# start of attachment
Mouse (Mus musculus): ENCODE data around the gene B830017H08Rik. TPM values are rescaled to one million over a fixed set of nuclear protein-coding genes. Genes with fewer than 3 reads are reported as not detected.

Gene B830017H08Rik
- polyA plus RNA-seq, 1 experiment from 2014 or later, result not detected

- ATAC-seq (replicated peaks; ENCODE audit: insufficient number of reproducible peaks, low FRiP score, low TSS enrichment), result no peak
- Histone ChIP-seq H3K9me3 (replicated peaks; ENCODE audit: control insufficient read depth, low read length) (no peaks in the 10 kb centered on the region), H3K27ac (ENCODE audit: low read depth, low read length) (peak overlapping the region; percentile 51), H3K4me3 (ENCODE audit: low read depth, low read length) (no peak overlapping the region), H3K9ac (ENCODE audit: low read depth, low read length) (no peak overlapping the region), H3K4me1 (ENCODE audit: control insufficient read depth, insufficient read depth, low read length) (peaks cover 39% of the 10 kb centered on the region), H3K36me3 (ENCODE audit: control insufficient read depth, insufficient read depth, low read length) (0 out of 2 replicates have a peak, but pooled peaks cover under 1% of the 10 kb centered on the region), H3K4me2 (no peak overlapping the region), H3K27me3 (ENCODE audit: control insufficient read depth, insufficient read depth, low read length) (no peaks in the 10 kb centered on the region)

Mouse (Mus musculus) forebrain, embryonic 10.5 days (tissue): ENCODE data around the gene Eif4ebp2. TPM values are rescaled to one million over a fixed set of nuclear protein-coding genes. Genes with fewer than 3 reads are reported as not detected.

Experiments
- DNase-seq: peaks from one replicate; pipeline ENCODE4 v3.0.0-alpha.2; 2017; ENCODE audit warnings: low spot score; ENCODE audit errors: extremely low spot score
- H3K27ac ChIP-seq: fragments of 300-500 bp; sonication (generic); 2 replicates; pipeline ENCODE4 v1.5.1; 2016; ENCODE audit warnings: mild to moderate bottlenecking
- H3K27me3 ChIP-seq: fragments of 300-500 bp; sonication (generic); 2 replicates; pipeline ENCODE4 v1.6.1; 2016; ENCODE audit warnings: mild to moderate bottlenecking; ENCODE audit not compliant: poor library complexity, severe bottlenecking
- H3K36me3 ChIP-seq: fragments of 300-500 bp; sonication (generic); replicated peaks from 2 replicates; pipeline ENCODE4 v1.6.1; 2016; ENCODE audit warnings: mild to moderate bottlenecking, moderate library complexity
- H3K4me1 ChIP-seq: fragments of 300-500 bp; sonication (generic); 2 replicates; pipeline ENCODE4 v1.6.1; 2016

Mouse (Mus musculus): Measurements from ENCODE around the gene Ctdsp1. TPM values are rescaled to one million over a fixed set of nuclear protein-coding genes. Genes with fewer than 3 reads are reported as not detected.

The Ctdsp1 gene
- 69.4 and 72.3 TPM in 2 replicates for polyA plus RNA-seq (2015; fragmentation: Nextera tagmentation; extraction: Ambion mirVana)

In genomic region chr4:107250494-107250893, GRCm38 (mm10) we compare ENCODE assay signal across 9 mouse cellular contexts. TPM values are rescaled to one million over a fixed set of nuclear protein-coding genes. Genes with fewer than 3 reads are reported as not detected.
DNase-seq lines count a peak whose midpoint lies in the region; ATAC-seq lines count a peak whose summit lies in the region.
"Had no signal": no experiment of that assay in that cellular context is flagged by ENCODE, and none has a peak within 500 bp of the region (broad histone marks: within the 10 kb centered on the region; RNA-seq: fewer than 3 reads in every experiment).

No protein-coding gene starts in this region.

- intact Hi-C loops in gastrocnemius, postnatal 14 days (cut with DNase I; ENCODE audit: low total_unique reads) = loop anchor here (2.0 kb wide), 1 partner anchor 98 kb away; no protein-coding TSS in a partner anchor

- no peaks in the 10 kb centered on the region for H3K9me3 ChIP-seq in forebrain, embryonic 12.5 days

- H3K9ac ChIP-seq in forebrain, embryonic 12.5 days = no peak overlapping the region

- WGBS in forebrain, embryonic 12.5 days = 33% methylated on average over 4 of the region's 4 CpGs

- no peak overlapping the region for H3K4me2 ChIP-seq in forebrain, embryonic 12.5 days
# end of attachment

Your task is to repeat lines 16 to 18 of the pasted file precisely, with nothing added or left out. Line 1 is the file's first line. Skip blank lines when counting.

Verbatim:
In genomic region chr4:107250494-107250893, GRCm38 (mm10) we compare ENCODE assay signal across 9 mouse cellular contexts. TPM values are rescaled to one million over a fixed set of nuclear protein-coding genes. Genes with fewer than 3 reads are reported as not detected.
DNase-seq lines count a peak whose midpoint lies in the region; ATAC-seq lines count a peak whose summit lies in the region.
"Had no signal": no experiment of that assay in that cellular context is flagged by ENCODE, and none has a peak within 500 bp of the region (broad histone marks: within the 10 kb centered on the region; RNA-seq: fewer than 3 reads in every experiment).